Billionaire hedge fund manager Bill Ackman believes the Fed will fail at its task of bringing inflation down. “We do not believe that it’s likely the Federal Reserve is going to be able to get inflation back to a kind of consistent 2% level,” he said. He also expects interest rates to remain elevated for years, which will cause serious issues for the stock market. Goldman Sachs is also waving a warning flag, saying that the bear market isn’t over yet.

Business Insider/Theron Mohamed
Billionaire investor Bill Ackman warns the Fed will struggle to crush inflation – and higher long-term interest rates could hit stocks

Bill Ackman expects inflation and interest rates to remain elevated for years, darkening the outlook for stocks.

“We think inflation is going to be structurally higher going forward than it has been historically,” he said on a third-quarter call with investors in his Pershing Square hedge fund. “We do not believe that it’s likely the Federal Reserve is going to be able to get inflation back to a kind of consistent 2% level.”

Inflation soared to a 40-year high of 9.1% in June and remained at 7.7% in October. The Fed has reacted by lifting interest rates from near zero in March to a range of 3.75% to 4% today and signaled they could peak above 5% for the first time since 2007.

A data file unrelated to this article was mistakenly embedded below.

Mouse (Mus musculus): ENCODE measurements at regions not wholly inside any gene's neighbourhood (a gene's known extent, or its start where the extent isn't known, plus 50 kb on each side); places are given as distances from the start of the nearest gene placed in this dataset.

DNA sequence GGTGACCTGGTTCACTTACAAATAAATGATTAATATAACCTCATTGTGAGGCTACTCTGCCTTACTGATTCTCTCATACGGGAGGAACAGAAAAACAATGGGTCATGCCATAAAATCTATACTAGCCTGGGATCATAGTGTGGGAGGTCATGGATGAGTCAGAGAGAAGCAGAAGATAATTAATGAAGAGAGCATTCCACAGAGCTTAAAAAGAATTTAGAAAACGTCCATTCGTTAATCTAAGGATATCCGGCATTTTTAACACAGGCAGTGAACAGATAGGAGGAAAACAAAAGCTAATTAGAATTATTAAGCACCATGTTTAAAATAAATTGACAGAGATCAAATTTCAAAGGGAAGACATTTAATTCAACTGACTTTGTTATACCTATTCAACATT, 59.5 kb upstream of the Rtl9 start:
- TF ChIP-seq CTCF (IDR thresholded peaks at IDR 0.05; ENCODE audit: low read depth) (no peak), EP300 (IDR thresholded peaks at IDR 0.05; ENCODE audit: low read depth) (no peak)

You can read the full story, here.

Yahoo Finance/Brian Sozzi
Stocks: ‘The bear market is not over,’ according to Goldman Sachs

The feel good vibes in the markets this holiday season may be coming to an end, warns Goldman Sachs.

“The bear market is not over, in our view,” closely followed Goldman Sachs strategist Peter Oppenheimer wrote in a new note. “The conditions that are typically consistent with an equity trough have not yet been reached. We would expect lower valuations (consistent with recessionary outcomes), a trough in the momentum of growth deterioration, and a peak in interest rates before a sustained recovery begins.”

You can keep reading, here.

ZeroHedge/Eric Peters
The No Normal

“Restoring price stability will take some time and requires using our tools forcefully to bring demand and supply into better balance,” reminded Powell this past summer, on Aug 26. The equity market had just jumped 15% from the lows on hopes of a gentler Fed. The Fed doesn’t tighten into weaker equity markets and a contracting economy. Ever. It’s a rule. Powell changed the rule, an opportunity to win back inflation credibility. And the market listened. The swap market anticipates inflation will collapse to an average of 2.28% next year from 7.02% this year.

Hard landing. Soft landing. No landing. Investors are dusting off playbooks from the past. There is a little bit for everyone.

Continue reading, here.

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